STORY MAY BE THE PLAYER TO PUT ROCK­IES IN CON­TENTION

2007 Rock­ies had Troy Tu­low­itzki; 2017 could fea­ture Trevor Story

The Denver Post - - FRONT PAGE - By Pa­trick Saun­ders

Trevor Story — the short­stop who is brim­ming with con­fi­dence as he en­ters his sec­ond big-league sea­son — could be the key to the Rock­ies’ suc­cess.

scotts­dale, ariz.» Trevor Story lis­tens pa­tiently to ques­tions about him­self. He takes time to an­swer, but is care­ful not to re­veal too much, care­ful not to sound like a brag­gart. Still, it’s clear that the Rock­ies’ young short­stop is stuffed with con­fi­dence as he en­ters his sec­ond ma­jor-league sea­son.

“I have put in a lot of work to be­come a good short­stop, and I think I’m go­ing to get even bet­ter,” Story said. “It’s all base­ball for me, all of the time. If you ask my fam­ily or my girl­friend, they get tired of me study­ing and work­ing out all the time. But that’s what I like to do. I like to find ways to get bet­ter.”

If that sounds like some­thing Troy Tu­low­itzki would say, you’re right.

“Tulo was like that and he taught me a lot, so that’s where I picked some of it up,” said Story, who, as an up-and-com­ing mi­nor-lea­guer used to work out dur­ing the off­sea­son at “Camp Tulo” in Las Ve­gas.

Af­ter six con­sec­u­tive los­ing sea­sons, the Rock­ies be­lieve they are ready to emerge from the wilder­ness of me­di­ocrity and earn a play­off berth. To do that, they likely will need Story to pick up where he left off last year — when he mashed 27 home runs in just 97 games be­fore his dream rookie sea­son was cut short by a torn lig­a­ment in his left thumb.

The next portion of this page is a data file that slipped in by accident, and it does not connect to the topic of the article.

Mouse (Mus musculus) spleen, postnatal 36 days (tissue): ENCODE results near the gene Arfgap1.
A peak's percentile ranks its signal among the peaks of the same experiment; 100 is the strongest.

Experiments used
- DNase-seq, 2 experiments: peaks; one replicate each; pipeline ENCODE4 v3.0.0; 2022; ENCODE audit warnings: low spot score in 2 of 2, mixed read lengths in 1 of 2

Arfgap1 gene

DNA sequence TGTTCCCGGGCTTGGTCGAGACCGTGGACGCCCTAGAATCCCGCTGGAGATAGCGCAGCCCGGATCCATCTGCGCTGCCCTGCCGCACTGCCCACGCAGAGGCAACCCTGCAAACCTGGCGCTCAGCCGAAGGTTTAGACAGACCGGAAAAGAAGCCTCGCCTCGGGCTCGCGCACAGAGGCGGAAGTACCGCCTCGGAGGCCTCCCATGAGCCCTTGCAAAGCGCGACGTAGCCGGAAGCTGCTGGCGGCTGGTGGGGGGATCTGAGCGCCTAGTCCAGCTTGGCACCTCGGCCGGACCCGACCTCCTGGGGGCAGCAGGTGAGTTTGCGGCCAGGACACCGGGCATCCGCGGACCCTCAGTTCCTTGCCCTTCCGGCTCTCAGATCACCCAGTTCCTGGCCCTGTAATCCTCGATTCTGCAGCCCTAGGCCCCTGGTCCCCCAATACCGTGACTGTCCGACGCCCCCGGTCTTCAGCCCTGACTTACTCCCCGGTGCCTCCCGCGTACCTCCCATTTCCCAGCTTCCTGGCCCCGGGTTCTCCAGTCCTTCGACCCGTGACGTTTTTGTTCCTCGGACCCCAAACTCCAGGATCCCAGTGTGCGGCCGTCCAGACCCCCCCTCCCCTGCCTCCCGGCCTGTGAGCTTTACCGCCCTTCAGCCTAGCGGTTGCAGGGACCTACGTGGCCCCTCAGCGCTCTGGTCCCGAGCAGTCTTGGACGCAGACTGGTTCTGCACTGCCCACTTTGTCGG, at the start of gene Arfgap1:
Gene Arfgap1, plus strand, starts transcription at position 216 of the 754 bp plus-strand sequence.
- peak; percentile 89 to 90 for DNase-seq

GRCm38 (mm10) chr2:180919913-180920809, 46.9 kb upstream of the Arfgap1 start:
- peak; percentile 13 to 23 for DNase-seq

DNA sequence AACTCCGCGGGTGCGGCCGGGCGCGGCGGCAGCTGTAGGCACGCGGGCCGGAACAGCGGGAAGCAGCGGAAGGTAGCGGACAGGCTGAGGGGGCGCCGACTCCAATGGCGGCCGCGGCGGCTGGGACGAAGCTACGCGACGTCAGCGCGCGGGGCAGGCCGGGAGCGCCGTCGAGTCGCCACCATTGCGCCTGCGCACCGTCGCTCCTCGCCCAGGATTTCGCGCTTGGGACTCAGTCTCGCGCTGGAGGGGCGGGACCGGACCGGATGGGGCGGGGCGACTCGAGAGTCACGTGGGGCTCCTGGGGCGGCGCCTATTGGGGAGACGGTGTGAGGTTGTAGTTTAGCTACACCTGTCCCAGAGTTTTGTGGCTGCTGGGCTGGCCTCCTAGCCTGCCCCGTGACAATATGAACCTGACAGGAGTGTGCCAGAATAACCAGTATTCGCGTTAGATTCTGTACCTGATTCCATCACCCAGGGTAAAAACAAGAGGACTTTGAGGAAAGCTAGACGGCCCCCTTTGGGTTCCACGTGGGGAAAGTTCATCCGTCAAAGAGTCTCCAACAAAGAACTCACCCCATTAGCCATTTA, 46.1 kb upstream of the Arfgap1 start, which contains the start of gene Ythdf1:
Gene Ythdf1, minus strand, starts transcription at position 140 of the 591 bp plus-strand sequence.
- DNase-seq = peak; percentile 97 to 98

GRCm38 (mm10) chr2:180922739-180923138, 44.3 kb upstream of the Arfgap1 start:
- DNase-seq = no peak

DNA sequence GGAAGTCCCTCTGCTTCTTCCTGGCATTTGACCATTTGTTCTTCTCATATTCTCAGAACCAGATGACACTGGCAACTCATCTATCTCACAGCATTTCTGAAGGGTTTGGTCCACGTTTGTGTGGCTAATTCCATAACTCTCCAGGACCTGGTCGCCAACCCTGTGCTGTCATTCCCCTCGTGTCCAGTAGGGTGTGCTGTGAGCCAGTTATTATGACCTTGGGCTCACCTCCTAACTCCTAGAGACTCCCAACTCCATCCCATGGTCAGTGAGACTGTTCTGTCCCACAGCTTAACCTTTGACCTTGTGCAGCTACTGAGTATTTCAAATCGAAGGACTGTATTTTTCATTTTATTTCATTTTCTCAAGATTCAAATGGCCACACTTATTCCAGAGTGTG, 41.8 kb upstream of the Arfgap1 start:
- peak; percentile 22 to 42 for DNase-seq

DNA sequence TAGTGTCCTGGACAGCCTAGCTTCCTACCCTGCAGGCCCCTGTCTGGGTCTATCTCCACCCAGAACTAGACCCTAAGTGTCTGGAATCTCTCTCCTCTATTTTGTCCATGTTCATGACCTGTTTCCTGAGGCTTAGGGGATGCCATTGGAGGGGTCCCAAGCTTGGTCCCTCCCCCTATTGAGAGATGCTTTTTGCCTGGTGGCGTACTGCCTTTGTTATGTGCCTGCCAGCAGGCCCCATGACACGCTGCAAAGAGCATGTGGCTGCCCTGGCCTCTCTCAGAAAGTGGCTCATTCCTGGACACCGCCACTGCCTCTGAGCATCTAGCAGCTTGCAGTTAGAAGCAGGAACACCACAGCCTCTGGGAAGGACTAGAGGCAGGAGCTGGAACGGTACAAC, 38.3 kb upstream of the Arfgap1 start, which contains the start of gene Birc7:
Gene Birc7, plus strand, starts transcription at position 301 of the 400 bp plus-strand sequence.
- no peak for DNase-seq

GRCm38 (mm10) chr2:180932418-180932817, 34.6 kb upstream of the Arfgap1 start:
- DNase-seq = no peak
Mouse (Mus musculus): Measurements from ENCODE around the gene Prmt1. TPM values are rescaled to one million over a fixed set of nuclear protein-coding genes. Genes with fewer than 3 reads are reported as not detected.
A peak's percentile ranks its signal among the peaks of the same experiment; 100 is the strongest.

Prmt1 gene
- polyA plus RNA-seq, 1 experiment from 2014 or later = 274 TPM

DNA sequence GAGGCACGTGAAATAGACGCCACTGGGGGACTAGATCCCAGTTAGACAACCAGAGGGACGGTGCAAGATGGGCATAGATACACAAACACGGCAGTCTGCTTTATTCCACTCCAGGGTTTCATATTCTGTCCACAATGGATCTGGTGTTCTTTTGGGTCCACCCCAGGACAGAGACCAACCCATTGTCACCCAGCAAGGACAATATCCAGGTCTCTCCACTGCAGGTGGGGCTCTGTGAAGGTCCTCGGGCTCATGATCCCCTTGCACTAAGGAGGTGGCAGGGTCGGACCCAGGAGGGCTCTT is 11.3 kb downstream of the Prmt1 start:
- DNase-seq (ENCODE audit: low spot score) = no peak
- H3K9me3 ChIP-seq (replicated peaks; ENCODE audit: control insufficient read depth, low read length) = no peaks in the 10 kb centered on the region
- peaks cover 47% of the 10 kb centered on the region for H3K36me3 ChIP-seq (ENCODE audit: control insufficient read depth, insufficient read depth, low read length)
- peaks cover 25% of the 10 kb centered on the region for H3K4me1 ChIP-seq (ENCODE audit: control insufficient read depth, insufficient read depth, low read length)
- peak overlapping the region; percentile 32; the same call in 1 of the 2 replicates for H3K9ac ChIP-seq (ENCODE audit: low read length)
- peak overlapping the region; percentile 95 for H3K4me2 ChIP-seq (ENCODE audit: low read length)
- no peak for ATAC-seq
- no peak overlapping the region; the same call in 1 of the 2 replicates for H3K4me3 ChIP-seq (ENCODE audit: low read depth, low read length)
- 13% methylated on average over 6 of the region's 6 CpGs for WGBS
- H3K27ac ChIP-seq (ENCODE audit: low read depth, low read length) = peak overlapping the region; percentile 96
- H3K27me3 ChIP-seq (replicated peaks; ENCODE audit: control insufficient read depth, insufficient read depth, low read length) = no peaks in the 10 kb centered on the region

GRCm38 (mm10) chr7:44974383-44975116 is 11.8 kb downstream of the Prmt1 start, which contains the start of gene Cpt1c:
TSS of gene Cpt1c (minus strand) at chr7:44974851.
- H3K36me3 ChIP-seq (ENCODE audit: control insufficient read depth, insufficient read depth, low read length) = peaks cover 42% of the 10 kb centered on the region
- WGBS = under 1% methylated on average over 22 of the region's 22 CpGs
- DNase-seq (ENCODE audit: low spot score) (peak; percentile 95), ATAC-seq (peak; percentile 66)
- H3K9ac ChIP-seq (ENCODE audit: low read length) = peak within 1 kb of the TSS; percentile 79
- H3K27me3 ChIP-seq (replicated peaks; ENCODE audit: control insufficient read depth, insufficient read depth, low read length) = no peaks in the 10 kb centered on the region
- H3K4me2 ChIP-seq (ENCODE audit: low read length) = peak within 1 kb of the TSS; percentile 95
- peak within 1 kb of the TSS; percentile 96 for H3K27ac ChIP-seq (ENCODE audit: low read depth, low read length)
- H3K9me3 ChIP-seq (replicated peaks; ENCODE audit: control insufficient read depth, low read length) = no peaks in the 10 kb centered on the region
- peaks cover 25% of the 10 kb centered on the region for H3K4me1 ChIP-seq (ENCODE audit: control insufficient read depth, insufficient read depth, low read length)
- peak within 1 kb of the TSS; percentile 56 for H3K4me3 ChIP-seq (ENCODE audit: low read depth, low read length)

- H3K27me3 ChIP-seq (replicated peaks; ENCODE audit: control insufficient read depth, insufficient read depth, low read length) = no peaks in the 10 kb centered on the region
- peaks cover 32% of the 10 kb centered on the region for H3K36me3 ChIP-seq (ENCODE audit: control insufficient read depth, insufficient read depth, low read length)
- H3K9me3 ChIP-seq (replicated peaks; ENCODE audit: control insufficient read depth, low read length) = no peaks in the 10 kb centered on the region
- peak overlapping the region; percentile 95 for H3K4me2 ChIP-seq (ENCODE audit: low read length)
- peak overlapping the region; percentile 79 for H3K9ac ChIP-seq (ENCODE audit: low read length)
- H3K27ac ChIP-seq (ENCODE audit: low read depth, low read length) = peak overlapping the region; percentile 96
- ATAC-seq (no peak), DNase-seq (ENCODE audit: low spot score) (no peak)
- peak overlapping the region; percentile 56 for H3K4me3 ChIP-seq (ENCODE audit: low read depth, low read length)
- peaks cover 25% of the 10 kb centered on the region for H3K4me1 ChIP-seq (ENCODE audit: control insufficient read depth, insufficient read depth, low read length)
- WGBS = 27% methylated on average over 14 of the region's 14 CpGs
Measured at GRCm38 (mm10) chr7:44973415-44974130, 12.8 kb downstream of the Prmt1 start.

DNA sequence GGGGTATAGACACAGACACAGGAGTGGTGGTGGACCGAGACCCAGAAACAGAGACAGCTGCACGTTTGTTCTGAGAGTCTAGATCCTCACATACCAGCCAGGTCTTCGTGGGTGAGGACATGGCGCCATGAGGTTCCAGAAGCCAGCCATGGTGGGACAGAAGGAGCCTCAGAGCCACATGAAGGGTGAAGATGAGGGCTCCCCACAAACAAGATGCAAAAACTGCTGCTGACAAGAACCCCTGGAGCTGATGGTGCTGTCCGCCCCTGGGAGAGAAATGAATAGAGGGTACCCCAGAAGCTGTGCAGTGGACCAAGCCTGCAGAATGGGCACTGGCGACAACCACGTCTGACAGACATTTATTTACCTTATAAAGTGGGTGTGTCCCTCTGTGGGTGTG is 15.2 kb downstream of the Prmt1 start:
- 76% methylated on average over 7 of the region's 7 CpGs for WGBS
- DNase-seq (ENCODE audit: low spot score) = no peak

Story, a chis­eled 6-foot-2 and 217

pounds, doesn’t have to be­come the next Tu­low­itzki, the great­est short­stop in fran­chise his­tory, but he is out to prove that 2016 was not a rookie aber­ra­tion.

It was 10 years ago, when the Rock­ies pulled off the miracle of Rock­to­ber and ad­vanced to the World Se­ries, that Tu­low­itzki be­came an im­me­di­ate star. The “Tulo Chant” re­ver­ber­ated through­out LoDo. He was a 6-3 and brash 22-year-old rookie who hit for power and made bal­letic jumps from deep in the hole while fir­ing the ball across the di­a­mond. He hit .291, blasted 24 homers and drove in 99 runs.

Ryan Spil­borghs, a for­mer Rock­ies out­fielder who played with Tu­low­itzki and now works as a Rock­ies an­a­lyst for Root Sports, said he “ab­so­lutely loves” Story’s size, ath­leti­cism and makeup, but he doesn’t like com­par­ing Story with Tu­low­itzki.

“I think it’s re­ally un­fair to put Tulo and Trevor in the same cat­e­gory,” said Spil­borghs, who re­mains close to Tu­low­itzki. “When Tulo’s ca­reer is done, he’ll have the best field­ing per­cent­age in the his­tory of short­stops. So, le­git­i­mately, Tulo’s prob­a­bly the best field­ing short­stop to prob­a­bly ever play, which is just a re­mark­able state­ment to make.

“And I think of­fen­sively, Tulo could fin­ish up with close to 300 home runs. All of that makes him a bor­der­line Hall of Famer, in my opin­ion.”

Tu­low­itzki, whom the Rock­ies traded in July 2015, now plays for Toronto, a World Se­ries con­tender.

The Rock­ies, and Story, still have a lot to prove. De­spite a stu­pen­dous start in which he hit 21 homers be­fore the all-star break, tied for most all time by a Na­tional League rookie (Dave King­man, 1972; and Al­bert Pu­jols, 2001), Story still has to es­tab­lish him­self for an en­tire sea­son. His team­mates are con­fi­dent he will.